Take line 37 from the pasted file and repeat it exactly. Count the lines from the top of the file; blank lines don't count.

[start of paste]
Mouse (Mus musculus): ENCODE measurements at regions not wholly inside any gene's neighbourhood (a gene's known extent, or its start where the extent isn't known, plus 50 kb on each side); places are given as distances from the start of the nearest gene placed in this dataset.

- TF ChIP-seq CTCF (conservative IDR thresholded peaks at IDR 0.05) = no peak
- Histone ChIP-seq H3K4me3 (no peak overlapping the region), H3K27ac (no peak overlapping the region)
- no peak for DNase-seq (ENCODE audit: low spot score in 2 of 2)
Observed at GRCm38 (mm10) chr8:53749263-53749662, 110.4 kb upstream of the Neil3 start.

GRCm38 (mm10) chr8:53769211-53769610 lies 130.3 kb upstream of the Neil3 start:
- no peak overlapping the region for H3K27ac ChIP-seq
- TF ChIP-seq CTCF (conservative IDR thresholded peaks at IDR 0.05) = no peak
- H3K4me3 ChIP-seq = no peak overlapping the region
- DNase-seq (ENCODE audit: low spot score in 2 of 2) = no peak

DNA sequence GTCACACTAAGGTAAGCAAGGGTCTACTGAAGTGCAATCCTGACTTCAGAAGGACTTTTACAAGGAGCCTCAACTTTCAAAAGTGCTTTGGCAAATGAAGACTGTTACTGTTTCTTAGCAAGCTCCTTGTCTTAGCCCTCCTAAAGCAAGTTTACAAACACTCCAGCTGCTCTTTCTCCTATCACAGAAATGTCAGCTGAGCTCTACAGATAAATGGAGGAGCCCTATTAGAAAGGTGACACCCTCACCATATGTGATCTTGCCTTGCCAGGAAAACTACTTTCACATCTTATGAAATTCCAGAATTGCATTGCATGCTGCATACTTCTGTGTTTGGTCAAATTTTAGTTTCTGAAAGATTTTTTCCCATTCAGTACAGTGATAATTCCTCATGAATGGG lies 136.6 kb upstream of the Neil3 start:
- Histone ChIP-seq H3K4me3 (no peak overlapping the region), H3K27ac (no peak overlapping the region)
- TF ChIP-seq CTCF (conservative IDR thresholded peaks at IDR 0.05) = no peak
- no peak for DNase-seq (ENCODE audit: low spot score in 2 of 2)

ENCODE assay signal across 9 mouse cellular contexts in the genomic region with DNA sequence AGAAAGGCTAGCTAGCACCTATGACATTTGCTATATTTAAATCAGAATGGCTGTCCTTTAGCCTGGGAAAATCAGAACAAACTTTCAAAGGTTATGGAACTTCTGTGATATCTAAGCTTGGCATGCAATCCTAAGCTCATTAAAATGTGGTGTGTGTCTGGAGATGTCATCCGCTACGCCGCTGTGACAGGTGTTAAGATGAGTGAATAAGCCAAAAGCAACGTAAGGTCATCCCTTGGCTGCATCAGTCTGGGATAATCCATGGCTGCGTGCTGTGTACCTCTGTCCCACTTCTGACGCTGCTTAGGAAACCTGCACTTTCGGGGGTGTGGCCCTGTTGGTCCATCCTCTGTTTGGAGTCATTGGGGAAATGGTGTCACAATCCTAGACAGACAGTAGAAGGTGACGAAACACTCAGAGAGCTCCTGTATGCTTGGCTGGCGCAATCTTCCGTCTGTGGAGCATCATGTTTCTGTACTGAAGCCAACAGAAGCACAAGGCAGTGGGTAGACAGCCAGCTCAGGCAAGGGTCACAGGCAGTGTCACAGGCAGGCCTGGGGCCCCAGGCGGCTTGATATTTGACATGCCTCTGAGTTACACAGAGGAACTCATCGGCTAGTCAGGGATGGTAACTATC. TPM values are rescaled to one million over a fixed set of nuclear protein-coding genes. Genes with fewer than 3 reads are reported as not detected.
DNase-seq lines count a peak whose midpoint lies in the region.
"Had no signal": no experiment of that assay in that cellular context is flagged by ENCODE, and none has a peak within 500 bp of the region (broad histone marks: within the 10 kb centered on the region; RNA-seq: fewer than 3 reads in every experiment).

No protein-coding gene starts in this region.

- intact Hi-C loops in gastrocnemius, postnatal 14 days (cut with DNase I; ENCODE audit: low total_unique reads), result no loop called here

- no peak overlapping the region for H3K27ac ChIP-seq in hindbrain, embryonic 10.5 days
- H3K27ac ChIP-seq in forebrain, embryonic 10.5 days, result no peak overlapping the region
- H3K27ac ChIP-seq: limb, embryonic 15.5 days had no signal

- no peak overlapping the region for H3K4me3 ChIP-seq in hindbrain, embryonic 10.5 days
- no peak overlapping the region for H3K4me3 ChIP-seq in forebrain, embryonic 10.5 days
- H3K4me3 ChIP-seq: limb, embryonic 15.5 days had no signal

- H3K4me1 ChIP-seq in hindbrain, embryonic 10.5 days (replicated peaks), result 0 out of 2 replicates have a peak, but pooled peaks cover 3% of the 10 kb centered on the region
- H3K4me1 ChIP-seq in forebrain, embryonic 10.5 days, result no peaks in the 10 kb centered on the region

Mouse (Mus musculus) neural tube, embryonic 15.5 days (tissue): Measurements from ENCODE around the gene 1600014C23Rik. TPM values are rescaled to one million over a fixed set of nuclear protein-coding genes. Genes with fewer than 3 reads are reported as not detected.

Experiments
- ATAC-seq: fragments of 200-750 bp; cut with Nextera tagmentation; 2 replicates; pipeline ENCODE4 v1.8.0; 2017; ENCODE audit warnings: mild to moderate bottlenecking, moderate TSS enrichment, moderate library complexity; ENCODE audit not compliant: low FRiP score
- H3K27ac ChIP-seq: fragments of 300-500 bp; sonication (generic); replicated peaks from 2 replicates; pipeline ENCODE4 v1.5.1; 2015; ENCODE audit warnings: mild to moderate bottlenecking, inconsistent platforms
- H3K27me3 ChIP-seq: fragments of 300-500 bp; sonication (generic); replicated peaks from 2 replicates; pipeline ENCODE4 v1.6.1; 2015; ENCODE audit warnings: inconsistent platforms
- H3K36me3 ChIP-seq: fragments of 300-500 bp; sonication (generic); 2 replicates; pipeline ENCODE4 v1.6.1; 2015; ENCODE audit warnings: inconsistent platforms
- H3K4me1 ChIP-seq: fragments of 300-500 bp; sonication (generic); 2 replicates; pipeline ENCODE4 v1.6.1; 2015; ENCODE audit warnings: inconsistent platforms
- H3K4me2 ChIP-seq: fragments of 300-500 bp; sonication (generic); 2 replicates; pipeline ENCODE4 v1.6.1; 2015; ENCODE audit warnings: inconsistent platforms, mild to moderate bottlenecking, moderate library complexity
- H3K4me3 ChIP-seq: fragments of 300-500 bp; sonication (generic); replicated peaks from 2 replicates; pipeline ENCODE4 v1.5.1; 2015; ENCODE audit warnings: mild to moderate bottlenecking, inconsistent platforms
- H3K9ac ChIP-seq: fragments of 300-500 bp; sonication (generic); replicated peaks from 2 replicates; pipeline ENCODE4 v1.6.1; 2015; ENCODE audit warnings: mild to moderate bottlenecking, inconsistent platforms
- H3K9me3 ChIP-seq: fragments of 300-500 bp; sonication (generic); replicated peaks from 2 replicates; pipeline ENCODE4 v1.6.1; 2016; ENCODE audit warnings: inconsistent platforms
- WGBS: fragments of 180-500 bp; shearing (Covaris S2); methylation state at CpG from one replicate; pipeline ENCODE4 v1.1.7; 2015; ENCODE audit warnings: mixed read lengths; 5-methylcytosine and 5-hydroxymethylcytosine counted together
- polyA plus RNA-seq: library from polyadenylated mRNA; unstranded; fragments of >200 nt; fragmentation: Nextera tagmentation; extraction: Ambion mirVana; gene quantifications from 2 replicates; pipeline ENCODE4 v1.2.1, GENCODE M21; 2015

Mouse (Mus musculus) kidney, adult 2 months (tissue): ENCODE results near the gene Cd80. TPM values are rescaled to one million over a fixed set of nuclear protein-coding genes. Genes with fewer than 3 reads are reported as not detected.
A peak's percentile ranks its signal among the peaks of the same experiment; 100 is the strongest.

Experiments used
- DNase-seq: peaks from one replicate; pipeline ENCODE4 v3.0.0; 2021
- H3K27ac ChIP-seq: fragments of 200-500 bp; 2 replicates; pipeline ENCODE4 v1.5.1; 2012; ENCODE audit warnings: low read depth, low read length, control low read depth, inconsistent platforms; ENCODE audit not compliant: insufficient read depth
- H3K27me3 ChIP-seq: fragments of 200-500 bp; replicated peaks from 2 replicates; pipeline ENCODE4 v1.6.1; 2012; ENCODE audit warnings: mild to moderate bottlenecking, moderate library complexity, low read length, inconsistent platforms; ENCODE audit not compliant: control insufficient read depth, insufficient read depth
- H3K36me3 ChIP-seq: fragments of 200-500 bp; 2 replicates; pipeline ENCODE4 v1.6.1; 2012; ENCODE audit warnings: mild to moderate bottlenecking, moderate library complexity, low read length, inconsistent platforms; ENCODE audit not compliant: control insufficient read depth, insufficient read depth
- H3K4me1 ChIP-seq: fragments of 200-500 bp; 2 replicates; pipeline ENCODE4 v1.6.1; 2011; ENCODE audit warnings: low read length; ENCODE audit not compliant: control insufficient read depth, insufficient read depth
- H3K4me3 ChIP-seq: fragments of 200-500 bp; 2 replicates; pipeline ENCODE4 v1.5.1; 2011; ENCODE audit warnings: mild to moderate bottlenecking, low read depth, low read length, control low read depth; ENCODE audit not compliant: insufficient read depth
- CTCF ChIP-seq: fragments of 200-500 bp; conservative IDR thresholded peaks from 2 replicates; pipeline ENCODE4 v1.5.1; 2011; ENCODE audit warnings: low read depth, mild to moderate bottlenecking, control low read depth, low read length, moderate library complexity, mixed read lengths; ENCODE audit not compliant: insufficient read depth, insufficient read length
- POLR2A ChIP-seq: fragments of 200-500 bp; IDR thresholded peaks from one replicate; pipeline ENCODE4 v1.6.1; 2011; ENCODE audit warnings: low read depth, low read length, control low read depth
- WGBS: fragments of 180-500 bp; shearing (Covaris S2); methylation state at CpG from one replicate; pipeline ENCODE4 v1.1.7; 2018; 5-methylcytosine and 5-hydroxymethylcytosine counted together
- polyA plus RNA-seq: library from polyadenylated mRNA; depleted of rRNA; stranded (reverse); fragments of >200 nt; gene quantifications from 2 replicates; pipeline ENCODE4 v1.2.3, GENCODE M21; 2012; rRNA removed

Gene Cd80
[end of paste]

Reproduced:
- H3K9ac ChIP-seq: fragments of 300-500 bp; sonication (generic); replicated peaks from 2 replicates; pipeline ENCODE4 v1.6.1; 2015; ENCODE audit warnings: mild to moderate bottlenecking, inconsistent platforms